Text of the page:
Key Considerations When Determining Whether to Resign from a Board in Advance of a Bankruptcy Filing
Whether to resign from a board of directors at a time when a company is seriously considering filing for bankruptcy is one of the most difficult decisions most board members will ever face. Beyond the legal and business aspects, such a decision is also rife with difficult emotional considerations: Am I putting my personal needs before those of the company? Am I abandoning my colleagues at a difficult time? Am I increasing my personal exposure? What are the ramifications if I don’t resign and the company proceeds to file for bankruptcy?
Each decision has its own unique set of facts and circumstances which need to be carefully scrutinized on an individual basis. However, any decision as to whether a board member should or should not resign is impacted by the following eight considerations:
- There Are Occasions Which Dictate That a Board Member Should Resign: If the board member is aware that other members of the board, or management, are committing fraud and not willing to correct the problem, then the board member should resign. Failure to do so could result in that individual being considered a part of the fraudulent conduct. In these rare circumstances, the board member also needs to establish a record by voicing his or her concerns in a formal written letter prior to resignation.
- Deciding to Resign Is Often Not in the Best Interests of the Company or the Board Member: In too many cases, the decision to resign from the board just prior to bankruptcy ends up being ill advised for both the board member and the company. For the company, the resignation represents a public affirmation that things are seriously amiss. For the individual board member, the problems that led to bankruptcy have, by and in large, already occurred, while the individual was a member of the board. Therefore, resigning will not void a director’s history with the company or shield the individual from actions previously taken during his or her tenure. Rather, resignation denies the former director the opportunity to be involved in the decision-making process going forward, such as ensuring that proper steps are taken during the pre-bankruptcy planning phase. This may include hiring independent counsel and financial advisors, as well as implementing appropriate procedures to protect the interests of the shareholders and creditors.
“Resignation denies the former director the opportunity to be involved in the decision-making process going forward.”
Resignation also denies former directors the ability to “steer the course” through involvement in subsequent discussions regarding liability and settlement. Finally, former directors lose the ability to insulate themselves from liability through bankruptcy court approval of business decisions made both before and after the bankruptcy filing.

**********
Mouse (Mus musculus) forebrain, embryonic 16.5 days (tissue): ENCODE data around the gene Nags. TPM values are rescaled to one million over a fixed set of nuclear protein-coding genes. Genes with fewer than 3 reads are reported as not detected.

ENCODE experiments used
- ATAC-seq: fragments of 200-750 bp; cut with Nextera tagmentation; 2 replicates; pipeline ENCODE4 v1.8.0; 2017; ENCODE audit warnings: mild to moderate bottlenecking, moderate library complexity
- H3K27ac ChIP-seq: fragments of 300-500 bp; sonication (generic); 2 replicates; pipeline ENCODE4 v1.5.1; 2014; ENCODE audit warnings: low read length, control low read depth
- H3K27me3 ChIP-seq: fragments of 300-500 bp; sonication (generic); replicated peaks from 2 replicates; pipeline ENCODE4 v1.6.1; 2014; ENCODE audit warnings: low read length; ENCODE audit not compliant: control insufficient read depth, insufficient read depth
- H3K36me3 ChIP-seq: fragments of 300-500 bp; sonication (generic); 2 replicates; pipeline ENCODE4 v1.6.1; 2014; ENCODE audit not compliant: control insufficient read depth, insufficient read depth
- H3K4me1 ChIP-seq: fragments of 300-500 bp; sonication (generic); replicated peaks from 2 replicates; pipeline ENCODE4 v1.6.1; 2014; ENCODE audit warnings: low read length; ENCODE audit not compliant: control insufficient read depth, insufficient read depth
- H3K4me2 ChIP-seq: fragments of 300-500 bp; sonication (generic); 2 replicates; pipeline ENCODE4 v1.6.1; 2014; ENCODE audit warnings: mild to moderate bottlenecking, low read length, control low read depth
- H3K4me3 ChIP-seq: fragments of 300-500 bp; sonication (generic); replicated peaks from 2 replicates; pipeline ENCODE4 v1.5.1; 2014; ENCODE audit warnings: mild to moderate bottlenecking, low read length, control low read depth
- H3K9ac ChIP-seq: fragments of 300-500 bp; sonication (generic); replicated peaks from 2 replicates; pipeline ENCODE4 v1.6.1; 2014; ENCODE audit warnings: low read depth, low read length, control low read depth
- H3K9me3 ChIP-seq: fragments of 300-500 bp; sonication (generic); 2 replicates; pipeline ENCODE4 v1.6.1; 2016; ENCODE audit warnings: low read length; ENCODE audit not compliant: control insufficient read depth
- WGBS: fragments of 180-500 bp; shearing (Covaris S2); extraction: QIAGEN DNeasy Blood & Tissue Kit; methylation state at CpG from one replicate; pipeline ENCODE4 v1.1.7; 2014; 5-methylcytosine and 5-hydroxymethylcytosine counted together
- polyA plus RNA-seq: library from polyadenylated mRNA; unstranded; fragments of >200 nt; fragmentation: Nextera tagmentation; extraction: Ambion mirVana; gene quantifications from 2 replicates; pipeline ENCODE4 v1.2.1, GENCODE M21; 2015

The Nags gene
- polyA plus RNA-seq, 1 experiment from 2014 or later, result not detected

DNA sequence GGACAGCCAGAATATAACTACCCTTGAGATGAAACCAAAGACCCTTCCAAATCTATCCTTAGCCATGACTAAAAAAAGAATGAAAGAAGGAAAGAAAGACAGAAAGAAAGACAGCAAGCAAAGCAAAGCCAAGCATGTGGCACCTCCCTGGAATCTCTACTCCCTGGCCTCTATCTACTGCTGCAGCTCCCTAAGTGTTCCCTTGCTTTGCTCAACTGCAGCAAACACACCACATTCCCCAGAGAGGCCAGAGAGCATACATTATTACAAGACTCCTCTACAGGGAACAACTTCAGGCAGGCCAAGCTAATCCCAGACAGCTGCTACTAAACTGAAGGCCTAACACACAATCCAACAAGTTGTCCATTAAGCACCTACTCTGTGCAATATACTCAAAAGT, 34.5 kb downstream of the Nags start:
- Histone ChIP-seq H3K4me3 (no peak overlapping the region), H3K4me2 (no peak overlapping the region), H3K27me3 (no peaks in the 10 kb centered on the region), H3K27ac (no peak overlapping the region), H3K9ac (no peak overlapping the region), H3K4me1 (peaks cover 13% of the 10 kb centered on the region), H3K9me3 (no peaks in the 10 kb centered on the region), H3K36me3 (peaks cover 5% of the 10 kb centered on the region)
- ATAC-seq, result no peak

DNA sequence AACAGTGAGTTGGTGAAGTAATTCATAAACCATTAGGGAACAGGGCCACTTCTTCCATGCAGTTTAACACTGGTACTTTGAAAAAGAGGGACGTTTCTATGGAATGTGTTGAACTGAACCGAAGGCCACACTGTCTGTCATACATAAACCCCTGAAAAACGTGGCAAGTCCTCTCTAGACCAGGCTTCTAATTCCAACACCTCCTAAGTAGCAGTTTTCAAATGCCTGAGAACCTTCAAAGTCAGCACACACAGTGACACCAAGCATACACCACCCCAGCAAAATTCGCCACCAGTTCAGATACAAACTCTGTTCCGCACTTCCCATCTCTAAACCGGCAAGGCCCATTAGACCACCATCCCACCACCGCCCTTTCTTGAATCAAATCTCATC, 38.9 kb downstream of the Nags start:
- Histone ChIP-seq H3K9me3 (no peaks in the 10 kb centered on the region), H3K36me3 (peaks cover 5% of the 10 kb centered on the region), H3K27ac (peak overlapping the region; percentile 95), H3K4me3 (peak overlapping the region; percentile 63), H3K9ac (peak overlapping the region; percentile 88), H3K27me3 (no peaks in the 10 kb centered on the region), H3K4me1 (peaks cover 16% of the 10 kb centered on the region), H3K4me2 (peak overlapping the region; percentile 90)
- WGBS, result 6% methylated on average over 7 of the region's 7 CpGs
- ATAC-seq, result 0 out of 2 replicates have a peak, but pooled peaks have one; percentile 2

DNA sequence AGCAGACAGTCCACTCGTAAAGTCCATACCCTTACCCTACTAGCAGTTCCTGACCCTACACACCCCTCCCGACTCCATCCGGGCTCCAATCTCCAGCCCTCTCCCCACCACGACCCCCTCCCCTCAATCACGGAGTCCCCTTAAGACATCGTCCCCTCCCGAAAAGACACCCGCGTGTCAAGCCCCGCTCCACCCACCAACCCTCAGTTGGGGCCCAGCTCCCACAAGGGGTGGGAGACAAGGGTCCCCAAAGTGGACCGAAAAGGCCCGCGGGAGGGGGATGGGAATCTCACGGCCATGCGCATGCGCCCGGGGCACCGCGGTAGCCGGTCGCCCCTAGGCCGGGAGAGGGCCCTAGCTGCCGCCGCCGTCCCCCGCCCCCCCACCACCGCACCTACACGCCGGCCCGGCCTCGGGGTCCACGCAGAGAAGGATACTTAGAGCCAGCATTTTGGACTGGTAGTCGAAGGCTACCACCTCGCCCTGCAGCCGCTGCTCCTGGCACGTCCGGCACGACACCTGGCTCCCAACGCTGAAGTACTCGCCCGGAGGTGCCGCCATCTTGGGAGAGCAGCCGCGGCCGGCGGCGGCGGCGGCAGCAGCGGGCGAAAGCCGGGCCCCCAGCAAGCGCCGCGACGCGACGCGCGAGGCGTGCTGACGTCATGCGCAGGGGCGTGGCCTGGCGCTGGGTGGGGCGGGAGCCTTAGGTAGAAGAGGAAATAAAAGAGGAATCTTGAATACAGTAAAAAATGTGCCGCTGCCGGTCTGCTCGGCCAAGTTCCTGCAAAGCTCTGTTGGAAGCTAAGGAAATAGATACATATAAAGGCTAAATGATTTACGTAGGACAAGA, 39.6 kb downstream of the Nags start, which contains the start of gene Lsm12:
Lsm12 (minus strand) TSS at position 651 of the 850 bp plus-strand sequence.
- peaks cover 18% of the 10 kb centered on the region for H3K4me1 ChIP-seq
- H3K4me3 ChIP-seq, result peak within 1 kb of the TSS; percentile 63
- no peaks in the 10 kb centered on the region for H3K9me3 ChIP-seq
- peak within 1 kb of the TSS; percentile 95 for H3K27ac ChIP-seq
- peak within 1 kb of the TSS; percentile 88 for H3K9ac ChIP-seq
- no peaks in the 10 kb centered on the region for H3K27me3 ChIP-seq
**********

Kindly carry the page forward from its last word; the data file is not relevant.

- The Decision to Resign Will Not Necessarily Provide Immediate Relief from Emotional Stress: It is undeniable that the decision to file for the bankruptcy, and the preceding period when the company is in serious financial dire straits, is extremely stressful for management and board members alike. Therefore, it is not surprising that some board members will consider resignation in an effort to lessen the emotional toll on themselves and their families. However, this decision is often shortsighted because it ignores both legal and business realities. For example, resignation does not protect a board member from being investigated. Furthermore, the circumstances surrounding the member’s resignation are highly likely to be subject to discovery in the bankruptcy proceedings, including having the former board member testify under oath as to the reasons for the resignation and the extent of the board member’s knowledge at the time of the resignation.
“Resignation does not protect a board member from being investigated.”
Moreover, it is often not clear when potential negligent conduct by a board member begins. For example, management is sometimes more concerned about job retention than paying creditors. If a board member resigns, and then management later takes action unfair to creditors after the resignation, the board member may still be considered negligent if he or she was aware of or heard discussions about the possible conduct, even if the actual conduct took place after the resignation. Additionally, resigning from a board pre-bankruptcy filing can also result in “finger pointing,” with the former board member taking a disproportionate share of the blame. It is unfortunately all too common, and easy, for a new board to blame the old regime for everything that went wrong.